A year after being established, Marine Corps Information Command is focusing on maturing regionally — specifically in the Pacific — with the longer-term goal of global integration and synchronization of information capabilities with traditional military operations.
The MCIC, activated in January 2023, is designed to more tightly link the service’s information forces — including cyber, intelligence and space — in theater with the broader joint force.
The organization is still at initial operational capability and is using a variety of exercises to build up its prowess and relationships.
“It grows with every exercise. Our ability to do it globally [is] not there. Trying to get [it] to regional, start with a couple exercises, and then really start to focus on a particular region and get good there and be able to pick up and pivot,” Maj. Gen. Ryan Heritage, commander of Marine Corps Forces Cyberspace and Marine Corps Forces Space Command, said in a December interview.
Heritage, who was selected to be the next deputy commandant for information, is also the head of the MCIC.
As the U.S. military gears up for potential conflicts with technologically sophisticated nation-states, it is imperative that capabilities from all domains — including the non-kinetic areas of cyberspace, space and the electromagnetic spectrum — are integrated. The Pentagon refers to this concept as “multi-domain operations.”
The MCIC was necessary, officials have stated, as a means of informing commanders about what types of capabilities — and in some cases, more importantly, authorities — exist for non-kinetic tools.
At the joint level, there are many authorities that have to be coordinated, especially in the non-kinetic and digital realms as it pertains to intelligence collection — which is very heavily regulated under spying authorities known as Title 50 — and operations within cyberspace and the electromagnetic spectrum meant to disrupt an adversary’s operations, known as Title 10 or general warfighting authorities.
The emphasis for maturing the MCIC has been on working with combatant commanders to understand the authorities and command relationships, starting with U.S. Indo-Pacific Command.
The goal, ideally, is to start at the planning process to work with relevant stakeholders so they know what types of forces to request and what forces must be readied to deploy in support.
Following those planning conferences, they then can talk about who has the authority to deploy. This could be remote support or forces that actually deploy as part of MARFORCYBER or MARFORSPACE.
“This goes to how do we mature as we grow. If we have folks that are working back here at the Fort [Meade in Maryland], they’ll have a different perspective and they’ll know where different expertise resides — as opposed to somebody who’s perhaps at the tactical level,” Heritage said. “How do we leverage, I’ll call them, interior lines that we have here at MARFORCYBER and the MCIC with other different organizations across the [intelligence community], interagency and [Department of Defense] when we deploy as part of a MCIC? Those relationships remain absolutely essential and again, those planners go with all that information into the conference.”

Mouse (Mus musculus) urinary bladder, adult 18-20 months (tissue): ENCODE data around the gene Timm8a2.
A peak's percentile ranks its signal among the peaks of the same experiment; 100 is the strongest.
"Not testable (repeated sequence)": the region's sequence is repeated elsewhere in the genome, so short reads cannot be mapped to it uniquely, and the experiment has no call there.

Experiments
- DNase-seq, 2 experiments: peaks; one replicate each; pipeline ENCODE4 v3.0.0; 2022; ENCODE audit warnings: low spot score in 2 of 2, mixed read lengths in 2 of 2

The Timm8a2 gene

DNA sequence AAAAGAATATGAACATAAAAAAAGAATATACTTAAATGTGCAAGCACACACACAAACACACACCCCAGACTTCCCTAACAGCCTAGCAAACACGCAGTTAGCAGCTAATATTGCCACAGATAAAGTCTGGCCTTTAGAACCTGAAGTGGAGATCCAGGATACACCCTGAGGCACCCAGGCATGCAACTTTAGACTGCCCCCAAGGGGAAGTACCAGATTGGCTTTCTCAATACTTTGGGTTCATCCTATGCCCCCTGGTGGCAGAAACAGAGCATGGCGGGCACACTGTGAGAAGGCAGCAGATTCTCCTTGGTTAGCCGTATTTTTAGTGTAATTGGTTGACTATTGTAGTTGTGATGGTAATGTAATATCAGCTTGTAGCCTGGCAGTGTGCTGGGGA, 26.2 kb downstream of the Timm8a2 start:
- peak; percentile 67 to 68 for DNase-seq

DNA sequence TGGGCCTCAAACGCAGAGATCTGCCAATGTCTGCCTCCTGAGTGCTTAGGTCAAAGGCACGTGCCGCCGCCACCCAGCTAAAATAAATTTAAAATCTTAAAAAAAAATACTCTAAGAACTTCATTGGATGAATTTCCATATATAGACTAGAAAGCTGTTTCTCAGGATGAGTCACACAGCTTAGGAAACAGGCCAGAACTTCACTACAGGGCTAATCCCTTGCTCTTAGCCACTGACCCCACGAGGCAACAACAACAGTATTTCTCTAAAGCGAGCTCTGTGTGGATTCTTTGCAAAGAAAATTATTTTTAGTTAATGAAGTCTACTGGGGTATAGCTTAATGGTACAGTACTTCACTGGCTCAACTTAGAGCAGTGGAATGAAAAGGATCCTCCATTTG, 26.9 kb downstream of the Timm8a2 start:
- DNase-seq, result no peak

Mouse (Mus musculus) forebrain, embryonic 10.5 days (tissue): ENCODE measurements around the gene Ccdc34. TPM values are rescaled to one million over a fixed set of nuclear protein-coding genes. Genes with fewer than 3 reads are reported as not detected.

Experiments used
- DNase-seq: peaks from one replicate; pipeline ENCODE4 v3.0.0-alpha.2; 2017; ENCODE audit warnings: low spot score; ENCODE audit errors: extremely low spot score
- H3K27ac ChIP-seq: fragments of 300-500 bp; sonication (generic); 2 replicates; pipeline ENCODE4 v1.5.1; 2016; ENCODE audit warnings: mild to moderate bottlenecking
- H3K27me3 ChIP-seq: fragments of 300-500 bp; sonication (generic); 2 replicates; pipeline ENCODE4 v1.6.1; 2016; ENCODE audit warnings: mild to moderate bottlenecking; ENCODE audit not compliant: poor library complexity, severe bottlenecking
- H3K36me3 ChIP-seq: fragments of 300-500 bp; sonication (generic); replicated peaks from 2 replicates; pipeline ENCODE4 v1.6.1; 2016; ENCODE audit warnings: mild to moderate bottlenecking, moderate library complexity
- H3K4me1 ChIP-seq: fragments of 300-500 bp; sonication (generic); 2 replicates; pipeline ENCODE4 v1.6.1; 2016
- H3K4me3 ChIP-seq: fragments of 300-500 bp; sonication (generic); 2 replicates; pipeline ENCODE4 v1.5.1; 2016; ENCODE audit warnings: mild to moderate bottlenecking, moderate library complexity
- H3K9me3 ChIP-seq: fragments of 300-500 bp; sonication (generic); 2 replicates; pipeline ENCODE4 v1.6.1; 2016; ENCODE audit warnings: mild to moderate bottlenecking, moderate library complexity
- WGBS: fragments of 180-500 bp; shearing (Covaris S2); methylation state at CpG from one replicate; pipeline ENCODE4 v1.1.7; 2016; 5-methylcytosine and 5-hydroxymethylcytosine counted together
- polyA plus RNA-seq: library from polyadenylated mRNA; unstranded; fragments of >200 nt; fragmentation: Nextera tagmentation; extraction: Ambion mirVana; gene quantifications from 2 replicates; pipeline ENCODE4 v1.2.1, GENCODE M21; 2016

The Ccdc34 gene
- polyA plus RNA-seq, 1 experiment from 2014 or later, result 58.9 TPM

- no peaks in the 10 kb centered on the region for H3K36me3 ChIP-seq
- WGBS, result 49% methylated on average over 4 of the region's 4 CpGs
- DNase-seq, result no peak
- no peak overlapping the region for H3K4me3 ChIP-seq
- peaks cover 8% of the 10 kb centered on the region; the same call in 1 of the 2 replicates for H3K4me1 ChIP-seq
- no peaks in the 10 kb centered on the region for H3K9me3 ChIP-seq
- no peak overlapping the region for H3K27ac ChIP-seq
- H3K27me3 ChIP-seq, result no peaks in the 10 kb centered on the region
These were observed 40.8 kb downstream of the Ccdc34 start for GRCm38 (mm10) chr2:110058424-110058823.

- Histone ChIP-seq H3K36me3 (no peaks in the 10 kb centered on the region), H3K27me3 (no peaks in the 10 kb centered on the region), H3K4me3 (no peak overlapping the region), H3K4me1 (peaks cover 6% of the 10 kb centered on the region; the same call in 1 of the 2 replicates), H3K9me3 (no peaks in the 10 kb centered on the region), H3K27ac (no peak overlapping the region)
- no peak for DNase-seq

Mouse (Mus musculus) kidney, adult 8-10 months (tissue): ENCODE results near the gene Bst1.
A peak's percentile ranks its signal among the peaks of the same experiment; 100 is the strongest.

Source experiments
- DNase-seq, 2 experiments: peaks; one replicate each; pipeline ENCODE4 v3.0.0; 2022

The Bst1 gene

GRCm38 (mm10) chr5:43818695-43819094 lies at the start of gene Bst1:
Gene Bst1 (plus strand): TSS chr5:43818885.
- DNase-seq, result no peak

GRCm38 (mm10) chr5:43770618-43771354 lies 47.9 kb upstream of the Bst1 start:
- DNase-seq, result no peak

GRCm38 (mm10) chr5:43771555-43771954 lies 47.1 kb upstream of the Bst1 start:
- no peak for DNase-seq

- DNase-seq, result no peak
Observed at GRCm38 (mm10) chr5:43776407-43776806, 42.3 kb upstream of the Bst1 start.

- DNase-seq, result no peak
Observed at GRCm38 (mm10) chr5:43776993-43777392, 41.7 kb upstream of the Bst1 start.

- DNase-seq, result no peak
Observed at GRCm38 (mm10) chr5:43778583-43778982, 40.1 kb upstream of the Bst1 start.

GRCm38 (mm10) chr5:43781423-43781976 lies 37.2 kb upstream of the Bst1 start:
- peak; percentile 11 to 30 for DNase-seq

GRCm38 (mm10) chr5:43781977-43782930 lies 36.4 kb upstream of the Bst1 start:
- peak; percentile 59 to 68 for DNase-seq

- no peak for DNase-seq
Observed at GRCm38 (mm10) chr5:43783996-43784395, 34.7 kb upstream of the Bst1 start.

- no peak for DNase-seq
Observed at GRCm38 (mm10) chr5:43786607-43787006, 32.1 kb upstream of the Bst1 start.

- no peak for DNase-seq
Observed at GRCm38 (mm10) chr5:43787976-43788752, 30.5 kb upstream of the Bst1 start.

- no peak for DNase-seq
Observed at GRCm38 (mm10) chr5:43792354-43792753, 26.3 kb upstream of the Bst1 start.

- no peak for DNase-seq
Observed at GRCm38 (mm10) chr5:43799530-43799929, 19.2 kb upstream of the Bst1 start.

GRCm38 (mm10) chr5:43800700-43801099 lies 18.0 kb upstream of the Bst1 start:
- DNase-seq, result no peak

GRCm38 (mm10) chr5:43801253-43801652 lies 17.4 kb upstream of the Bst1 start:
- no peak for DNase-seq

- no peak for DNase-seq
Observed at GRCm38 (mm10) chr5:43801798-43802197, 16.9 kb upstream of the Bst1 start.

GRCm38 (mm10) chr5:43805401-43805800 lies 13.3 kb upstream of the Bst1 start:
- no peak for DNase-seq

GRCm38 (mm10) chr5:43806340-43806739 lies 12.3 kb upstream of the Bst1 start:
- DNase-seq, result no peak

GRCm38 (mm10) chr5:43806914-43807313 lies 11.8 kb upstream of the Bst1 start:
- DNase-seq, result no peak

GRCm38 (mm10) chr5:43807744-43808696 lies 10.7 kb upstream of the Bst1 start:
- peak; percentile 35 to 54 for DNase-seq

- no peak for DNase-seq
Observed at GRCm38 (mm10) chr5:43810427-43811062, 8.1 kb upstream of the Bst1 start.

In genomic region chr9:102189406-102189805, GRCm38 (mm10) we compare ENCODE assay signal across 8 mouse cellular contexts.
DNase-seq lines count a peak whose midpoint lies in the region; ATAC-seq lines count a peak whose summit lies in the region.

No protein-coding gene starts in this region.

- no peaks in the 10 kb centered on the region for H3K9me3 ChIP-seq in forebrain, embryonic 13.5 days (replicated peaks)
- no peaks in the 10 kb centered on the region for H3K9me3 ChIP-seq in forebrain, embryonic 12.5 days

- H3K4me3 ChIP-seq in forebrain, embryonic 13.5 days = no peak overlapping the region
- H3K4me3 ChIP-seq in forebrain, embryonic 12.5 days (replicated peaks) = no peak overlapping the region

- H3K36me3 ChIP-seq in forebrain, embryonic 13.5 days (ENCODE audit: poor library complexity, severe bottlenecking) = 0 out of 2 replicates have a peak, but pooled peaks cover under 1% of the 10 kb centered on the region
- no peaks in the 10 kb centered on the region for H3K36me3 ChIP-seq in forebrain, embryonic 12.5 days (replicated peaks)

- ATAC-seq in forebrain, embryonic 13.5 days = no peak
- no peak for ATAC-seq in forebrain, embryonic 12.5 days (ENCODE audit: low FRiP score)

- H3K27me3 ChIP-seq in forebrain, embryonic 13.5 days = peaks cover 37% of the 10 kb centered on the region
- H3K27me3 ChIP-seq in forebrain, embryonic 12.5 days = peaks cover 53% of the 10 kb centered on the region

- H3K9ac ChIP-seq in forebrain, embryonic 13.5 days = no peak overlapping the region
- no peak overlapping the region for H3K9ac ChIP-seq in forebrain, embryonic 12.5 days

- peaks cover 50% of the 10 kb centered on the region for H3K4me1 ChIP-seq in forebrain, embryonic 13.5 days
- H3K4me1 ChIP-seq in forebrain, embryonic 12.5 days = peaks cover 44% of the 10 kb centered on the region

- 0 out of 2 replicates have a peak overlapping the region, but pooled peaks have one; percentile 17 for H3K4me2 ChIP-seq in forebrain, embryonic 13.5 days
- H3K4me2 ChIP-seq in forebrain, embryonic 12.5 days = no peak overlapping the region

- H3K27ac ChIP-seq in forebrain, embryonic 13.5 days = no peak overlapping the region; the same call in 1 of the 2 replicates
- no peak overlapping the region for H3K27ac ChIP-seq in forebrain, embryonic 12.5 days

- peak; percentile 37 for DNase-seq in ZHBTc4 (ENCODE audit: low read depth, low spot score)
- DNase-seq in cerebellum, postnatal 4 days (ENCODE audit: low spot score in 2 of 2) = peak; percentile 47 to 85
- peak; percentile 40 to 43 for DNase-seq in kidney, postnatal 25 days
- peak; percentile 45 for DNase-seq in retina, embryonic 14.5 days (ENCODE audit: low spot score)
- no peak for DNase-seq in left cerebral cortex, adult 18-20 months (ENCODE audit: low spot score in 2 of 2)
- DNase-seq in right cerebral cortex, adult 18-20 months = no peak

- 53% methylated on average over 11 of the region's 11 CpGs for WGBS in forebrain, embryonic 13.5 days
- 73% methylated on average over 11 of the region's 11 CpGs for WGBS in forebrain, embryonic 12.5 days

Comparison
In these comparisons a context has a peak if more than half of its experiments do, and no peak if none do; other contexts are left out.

They are still working on what forces and authorities may deploy in practice.
“The intent is, we haven’t codified this in any fashion, but when you talk about multi-domain effects teams as a model which we’re looking at, is can you provide a multi-domain effects team under the various hats that I wear to either the fleet marine force or the joint force commander?” Heritage said. “If you can, what’s part of that multi-domain effects team? Space, [information operations], cyber, defensive cyber? Then whose authorities do they show up with geographic combatant commanders’ [areas of responsibility] and who do they leverage?”
The two main components of the MCIC include the Marine Corps Information Operations Center and the service’s cryptologic component.
Being a service-retained entity, as opposed to the cyber forces that the Marines and the other services provide to U.S. Cyber Command to conduct cyber operations, allows the MCIC to be part of the global force management process to attach certain forces and deploy them in support of a combatant command.
“It is not intuitive yet, which is why we’re trying to work it out one exercise at a time,” Heritage said, acknowledging they’ve “still got a ton of work to go.”
Some of that has manifested in attempting to support the objectives of various combatant commands — such as Indo-Pacom, Cybercom and Space Command — participating in a single exercise, all of which have their own milestones they need to hit.
“It’s small but it’s growing,” Heritage said of support to help each command meet their objectives.
Heritage noted there have been some “quick wins” with the MCIC and experimentation recently.
“We have been able to deploy Marines from all of our hats into exercises, bringing those authorities and walk those through the planning and execution phase in an exercise scenario,” he said.
Additionally, officials have begun working with Training and Education Command to take lessons and observations from exercises to instill at the Marine Air Ground Training Center at Twentynine Palms, California, to enable the all-domain training they provide for the rest of the Marine Corps.
“We’re integrated Training and Education Command’s initiatives on building service-level training events at Twentynine Palms,” Heritage said. “Now, Training and Education Command has another organization which they can reach up to and say, ‘We’re looking for your support from a [signals intelligence] perspective, from information operations, cyber and space. Help come down and enable the training there at Twentynine Palms for … [the forces] that flow through there on a regular basis.’”